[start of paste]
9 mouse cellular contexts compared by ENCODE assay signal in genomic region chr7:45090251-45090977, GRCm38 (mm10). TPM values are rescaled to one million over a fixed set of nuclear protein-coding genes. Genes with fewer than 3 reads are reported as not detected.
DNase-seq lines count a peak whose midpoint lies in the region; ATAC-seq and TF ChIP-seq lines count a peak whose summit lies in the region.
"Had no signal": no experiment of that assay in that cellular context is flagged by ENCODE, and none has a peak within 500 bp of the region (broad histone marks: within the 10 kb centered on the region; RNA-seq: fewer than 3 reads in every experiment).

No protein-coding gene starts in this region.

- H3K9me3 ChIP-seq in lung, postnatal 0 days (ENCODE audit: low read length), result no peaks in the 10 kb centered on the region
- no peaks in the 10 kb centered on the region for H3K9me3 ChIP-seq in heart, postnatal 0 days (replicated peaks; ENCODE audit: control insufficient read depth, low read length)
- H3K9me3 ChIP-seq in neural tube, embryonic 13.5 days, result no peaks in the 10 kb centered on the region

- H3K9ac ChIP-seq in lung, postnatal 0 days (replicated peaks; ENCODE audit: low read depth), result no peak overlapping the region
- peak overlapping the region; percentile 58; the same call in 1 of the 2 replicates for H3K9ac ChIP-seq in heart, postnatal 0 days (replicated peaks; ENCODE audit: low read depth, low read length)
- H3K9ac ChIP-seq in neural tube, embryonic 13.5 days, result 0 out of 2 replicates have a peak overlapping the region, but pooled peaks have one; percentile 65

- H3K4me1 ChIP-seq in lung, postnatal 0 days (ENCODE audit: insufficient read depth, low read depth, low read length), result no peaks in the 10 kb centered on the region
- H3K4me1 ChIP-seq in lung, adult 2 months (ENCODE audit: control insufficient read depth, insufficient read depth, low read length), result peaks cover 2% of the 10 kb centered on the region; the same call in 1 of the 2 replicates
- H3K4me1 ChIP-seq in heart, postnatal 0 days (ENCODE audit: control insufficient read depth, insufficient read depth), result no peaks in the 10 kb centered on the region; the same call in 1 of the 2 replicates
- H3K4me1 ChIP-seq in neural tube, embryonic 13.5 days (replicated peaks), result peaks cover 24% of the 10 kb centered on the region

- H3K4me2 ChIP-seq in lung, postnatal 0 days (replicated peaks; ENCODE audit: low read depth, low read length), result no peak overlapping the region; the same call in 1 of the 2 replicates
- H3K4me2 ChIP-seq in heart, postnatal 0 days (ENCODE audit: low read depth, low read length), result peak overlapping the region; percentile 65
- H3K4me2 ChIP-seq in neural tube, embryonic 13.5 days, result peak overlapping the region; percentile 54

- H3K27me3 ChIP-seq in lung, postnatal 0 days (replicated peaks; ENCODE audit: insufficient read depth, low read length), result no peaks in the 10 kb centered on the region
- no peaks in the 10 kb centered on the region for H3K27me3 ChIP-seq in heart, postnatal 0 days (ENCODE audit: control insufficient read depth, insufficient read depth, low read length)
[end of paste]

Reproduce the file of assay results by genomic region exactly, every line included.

9 mouse cellular contexts compared by ENCODE assay signal in genomic region chr7:45090251-45090977, GRCm38 (mm10). TPM values are rescaled to one million over a fixed set of nuclear protein-coding genes. Genes with fewer than 3 reads are reported as not detected.
DNase-seq lines count a peak whose midpoint lies in the region; ATAC-seq and TF ChIP-seq lines count a peak whose summit lies in the region.
"Had no signal": no experiment of that assay in that cellular context is flagged by ENCODE, and none has a peak within 500 bp of the region (broad histone marks: within the 10 kb centered on the region; RNA-seq: fewer than 3 reads in every experiment).

No protein-coding gene starts in this region.

- H3K9me3 ChIP-seq in lung, postnatal 0 days (ENCODE audit: low read length), result no peaks in the 10 kb centered on the region
- no peaks in the 10 kb centered on the region for H3K9me3 ChIP-seq in heart, postnatal 0 days (replicated peaks; ENCODE audit: control insufficient read depth, low read length)
- H3K9me3 ChIP-seq in neural tube, embryonic 13.5 days, result no peaks in the 10 kb centered on the region

- H3K9ac ChIP-seq in lung, postnatal 0 days (replicated peaks; ENCODE audit: low read depth), result no peak overlapping the region
- peak overlapping the region; percentile 58; the same call in 1 of the 2 replicates for H3K9ac ChIP-seq in heart, postnatal 0 days (replicated peaks; ENCODE audit: low read depth, low read length)
- H3K9ac ChIP-seq in neural tube, embryonic 13.5 days, result 0 out of 2 replicates have a peak overlapping the region, but pooled peaks have one; percentile 65

- H3K4me1 ChIP-seq in lung, postnatal 0 days (ENCODE audit: insufficient read depth, low read depth, low read length), result no peaks in the 10 kb centered on the region
- H3K4me1 ChIP-seq in lung, adult 2 months (ENCODE audit: control insufficient read depth, insufficient read depth, low read length), result peaks cover 2% of the 10 kb centered on the region; the same call in 1 of the 2 replicates
- H3K4me1 ChIP-seq in heart, postnatal 0 days (ENCODE audit: control insufficient read depth, insufficient read depth), result no peaks in the 10 kb centered on the region; the same call in 1 of the 2 replicates
- H3K4me1 ChIP-seq in neural tube, embryonic 13.5 days (replicated peaks), result peaks cover 24% of the 10 kb centered on the region

- H3K4me2 ChIP-seq in lung, postnatal 0 days (replicated peaks; ENCODE audit: low read depth, low read length), result no peak overlapping the region; the same call in 1 of the 2 replicates
- H3K4me2 ChIP-seq in heart, postnatal 0 days (ENCODE audit: low read depth, low read length), result peak overlapping the region; percentile 65
- H3K4me2 ChIP-seq in neural tube, embryonic 13.5 days, result peak overlapping the region; percentile 54

- H3K27me3 ChIP-seq in lung, postnatal 0 days (replicated peaks; ENCODE audit: insufficient read depth, low read length), result no peaks in the 10 kb centered on the region
- no peaks in the 10 kb centered on the region for H3K27me3 ChIP-seq in heart, postnatal 0 days (ENCODE audit: control insufficient read depth, insufficient read depth, low read length)